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How Companies Respond to CompetitoRs: Lessons fRom a Competitive inteLLigenCe pRism
Avner BArneA, A.B. Projects
When a competitor strikes – introducing an innovative new product or slashing prices – management theory suggests that companies should immediately move into analyzing their possible counteractions across the competitive landscape and assess the value of each of these potential responses. A recent survey published in The McKinsey Quarterly, “How companies respond to competitors,” enlightens the problem of facing serious competitive threats by the senior management. Conducted in April 2008, the survey asked executives how their companies responded to a specific competitive situation, either a significant price change or introducing a significant innovation. (The survey received 1,825 responses from a worldwide representative sample of business executives. 914 responded to questions about major innovations by a competitor and 911 to questions about pricing changes.) The survey highlighted the following results: • • Most responding companies did not receive in advance alerts on their competitors’ moves. As each company determines how to respond to a competitor’s moves, they generally assess fewer than four options and don’t look forward more than two years. About half don’t examine more than one round of countermoves by any competitor. A significant number of executives (30 percent) relied on their intuition to determine their company’s response. • Companies most frequently respond with whatever counteraction is most obvious at the moment. For example, answering a price cut with a cut of their own, which often didn’t hit the market until at least one or two sales cycles after the competitor’s move. The responses to competitive moves are generally straightforward and relatively slow – companies and decision makers are unlikely to change in this respect. Executives are pleased with the business results they obtain. said that they have found about pricing change one or two reporting cycles after it have been in the marketplace. When asked how long it took them to respond to the competitor’s move, around 60 percent of the respondents said it was either after the change occurred in the market or after the change was in place long enough to affect their business results. Only 5 percent of the respondents had learned about the competitor’s move before the competitive change happened. Only 10 percent knew about it when the move hit the market.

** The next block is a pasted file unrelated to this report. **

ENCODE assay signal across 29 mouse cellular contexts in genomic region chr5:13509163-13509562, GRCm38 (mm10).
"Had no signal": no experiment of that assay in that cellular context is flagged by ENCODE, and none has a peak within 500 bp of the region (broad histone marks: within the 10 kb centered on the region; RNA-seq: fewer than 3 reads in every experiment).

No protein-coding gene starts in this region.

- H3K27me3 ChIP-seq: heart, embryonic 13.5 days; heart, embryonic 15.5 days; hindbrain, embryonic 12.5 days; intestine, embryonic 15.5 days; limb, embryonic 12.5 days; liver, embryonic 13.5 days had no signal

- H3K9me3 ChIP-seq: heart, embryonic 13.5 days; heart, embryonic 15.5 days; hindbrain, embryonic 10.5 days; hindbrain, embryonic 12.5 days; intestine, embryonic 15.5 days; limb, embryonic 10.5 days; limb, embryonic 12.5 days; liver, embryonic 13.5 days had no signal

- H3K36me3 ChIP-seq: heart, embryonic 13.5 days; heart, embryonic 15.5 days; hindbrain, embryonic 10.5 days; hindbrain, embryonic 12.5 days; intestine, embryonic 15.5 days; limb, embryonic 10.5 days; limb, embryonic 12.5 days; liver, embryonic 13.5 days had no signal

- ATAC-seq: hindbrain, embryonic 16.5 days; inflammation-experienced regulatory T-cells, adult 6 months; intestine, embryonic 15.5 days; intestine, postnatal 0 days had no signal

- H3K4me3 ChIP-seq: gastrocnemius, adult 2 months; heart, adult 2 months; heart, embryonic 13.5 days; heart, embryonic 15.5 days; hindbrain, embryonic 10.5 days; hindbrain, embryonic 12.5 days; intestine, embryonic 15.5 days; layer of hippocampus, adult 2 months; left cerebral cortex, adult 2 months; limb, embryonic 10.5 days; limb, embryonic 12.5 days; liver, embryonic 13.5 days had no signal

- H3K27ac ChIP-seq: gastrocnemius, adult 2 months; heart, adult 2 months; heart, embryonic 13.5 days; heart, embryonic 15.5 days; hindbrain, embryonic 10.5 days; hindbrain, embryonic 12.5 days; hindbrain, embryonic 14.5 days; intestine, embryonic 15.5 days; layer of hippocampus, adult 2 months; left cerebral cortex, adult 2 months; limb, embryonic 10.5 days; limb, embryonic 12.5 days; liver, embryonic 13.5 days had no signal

tracking needed information

A significant number of executives (30 percent) relied on their intuition to determine their company’s response.
Learn about a competitor’s move